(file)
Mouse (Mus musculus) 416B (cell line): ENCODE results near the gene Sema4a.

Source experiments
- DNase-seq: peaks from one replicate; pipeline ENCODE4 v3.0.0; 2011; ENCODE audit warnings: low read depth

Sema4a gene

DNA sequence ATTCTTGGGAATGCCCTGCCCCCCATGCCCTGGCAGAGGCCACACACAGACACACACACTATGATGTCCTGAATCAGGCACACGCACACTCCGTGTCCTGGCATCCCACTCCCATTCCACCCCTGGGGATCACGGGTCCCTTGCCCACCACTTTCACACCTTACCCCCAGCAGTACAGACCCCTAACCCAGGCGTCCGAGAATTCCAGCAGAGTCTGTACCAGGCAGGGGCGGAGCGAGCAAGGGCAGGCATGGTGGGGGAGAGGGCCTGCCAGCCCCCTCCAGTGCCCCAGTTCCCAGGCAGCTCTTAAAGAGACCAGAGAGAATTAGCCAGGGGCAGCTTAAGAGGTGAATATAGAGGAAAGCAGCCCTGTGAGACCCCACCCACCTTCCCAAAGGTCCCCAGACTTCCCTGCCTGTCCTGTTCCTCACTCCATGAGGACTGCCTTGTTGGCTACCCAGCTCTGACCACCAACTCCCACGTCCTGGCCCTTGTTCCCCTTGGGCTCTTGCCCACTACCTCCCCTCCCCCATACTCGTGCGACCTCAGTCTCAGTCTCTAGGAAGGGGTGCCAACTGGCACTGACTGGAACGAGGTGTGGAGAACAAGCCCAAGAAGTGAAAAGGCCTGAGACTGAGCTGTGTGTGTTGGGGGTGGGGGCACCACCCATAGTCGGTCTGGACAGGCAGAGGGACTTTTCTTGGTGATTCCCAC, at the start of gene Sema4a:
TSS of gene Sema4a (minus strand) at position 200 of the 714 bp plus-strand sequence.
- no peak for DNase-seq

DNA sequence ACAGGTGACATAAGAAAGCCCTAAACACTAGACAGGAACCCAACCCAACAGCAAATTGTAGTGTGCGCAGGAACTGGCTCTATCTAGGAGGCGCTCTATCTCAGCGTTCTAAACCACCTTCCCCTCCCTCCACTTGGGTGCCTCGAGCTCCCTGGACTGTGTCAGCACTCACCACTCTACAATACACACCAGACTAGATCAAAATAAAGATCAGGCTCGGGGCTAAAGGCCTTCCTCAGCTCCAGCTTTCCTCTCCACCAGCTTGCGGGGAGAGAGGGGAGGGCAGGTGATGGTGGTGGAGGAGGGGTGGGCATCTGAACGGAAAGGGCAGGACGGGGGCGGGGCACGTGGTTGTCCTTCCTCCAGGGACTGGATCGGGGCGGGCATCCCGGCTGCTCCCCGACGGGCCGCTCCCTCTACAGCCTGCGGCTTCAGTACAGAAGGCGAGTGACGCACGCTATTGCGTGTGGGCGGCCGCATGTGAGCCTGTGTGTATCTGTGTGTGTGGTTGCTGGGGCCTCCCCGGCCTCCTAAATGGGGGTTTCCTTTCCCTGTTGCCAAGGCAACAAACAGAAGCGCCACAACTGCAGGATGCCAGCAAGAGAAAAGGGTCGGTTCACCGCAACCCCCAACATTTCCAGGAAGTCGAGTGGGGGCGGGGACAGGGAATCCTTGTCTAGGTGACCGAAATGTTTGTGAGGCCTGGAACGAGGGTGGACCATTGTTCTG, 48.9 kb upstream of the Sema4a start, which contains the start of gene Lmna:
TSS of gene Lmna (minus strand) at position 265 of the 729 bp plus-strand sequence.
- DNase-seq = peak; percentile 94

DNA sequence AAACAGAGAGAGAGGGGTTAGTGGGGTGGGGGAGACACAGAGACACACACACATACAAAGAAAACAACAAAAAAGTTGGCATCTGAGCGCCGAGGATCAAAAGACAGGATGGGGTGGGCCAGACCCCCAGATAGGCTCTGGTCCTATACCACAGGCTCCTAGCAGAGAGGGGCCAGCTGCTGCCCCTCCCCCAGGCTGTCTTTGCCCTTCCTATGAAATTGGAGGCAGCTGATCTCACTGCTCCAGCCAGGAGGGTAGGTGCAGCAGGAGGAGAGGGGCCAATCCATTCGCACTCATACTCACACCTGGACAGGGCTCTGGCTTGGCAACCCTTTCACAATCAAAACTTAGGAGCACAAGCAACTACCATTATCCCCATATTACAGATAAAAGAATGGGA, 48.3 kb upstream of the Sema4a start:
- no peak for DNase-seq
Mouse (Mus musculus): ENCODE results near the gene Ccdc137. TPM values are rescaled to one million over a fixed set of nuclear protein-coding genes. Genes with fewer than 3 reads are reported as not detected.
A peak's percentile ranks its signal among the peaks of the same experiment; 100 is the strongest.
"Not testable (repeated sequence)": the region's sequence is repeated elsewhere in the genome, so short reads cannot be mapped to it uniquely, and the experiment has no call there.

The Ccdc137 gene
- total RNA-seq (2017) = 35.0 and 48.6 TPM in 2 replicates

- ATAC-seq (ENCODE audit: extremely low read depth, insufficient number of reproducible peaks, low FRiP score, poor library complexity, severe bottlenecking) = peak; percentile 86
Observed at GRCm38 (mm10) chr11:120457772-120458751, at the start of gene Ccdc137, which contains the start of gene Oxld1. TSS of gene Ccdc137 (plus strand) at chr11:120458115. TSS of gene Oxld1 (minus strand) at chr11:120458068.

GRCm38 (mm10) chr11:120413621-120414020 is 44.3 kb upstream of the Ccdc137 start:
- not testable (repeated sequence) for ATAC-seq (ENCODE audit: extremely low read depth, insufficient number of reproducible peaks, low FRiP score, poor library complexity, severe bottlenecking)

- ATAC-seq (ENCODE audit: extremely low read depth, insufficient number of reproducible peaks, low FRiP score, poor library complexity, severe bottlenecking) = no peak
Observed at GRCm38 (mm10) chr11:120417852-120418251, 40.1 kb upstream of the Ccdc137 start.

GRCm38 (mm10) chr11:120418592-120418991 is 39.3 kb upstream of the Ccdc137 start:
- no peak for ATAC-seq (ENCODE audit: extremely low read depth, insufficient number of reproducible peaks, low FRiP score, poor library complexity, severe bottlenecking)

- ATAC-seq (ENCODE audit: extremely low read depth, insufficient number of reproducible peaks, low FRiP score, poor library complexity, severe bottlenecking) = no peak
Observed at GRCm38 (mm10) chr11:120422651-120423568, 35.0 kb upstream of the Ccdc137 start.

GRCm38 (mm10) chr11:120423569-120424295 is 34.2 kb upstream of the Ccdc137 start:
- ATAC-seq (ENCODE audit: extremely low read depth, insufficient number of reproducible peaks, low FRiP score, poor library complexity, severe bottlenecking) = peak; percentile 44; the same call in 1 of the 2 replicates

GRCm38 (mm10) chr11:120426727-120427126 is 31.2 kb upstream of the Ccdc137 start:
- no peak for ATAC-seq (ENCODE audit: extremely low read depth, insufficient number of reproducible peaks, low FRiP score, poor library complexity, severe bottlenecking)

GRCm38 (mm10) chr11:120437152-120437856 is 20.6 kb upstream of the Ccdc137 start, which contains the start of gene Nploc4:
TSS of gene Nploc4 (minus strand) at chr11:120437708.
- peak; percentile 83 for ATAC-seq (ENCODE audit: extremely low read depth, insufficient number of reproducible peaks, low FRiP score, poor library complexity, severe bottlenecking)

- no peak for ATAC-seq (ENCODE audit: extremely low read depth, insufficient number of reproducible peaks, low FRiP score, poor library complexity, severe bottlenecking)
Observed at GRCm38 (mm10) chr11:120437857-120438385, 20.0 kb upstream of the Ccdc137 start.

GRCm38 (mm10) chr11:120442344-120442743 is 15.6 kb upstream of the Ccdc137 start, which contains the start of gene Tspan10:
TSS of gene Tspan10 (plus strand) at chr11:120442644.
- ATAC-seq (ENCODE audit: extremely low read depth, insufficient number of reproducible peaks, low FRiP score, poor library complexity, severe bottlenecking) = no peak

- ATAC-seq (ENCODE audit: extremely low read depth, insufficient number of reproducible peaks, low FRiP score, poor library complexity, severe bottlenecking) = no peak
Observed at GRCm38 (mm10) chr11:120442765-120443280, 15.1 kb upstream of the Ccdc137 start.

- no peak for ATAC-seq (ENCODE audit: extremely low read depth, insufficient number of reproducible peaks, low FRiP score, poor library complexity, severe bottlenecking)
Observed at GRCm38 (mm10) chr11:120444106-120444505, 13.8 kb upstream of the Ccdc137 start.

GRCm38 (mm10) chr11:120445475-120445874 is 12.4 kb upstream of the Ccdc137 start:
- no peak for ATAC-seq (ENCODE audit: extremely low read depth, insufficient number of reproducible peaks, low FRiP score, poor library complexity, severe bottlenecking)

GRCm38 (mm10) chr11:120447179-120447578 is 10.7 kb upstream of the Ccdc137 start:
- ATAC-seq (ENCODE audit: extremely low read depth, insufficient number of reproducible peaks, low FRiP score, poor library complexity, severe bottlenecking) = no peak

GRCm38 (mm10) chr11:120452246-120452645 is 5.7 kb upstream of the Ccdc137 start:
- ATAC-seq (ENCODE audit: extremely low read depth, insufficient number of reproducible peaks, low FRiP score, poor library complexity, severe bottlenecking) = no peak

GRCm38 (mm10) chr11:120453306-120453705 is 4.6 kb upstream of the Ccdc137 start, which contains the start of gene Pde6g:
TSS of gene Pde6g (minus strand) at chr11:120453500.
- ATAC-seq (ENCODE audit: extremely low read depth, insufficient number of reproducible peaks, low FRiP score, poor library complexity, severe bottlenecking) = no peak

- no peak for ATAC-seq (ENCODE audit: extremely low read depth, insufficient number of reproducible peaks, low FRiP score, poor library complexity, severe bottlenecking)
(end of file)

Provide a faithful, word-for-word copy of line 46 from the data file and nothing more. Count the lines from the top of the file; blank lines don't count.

GRCm38 (mm10) chr11:120447179-120447578 is 10.7 kb upstream of the Ccdc137 start: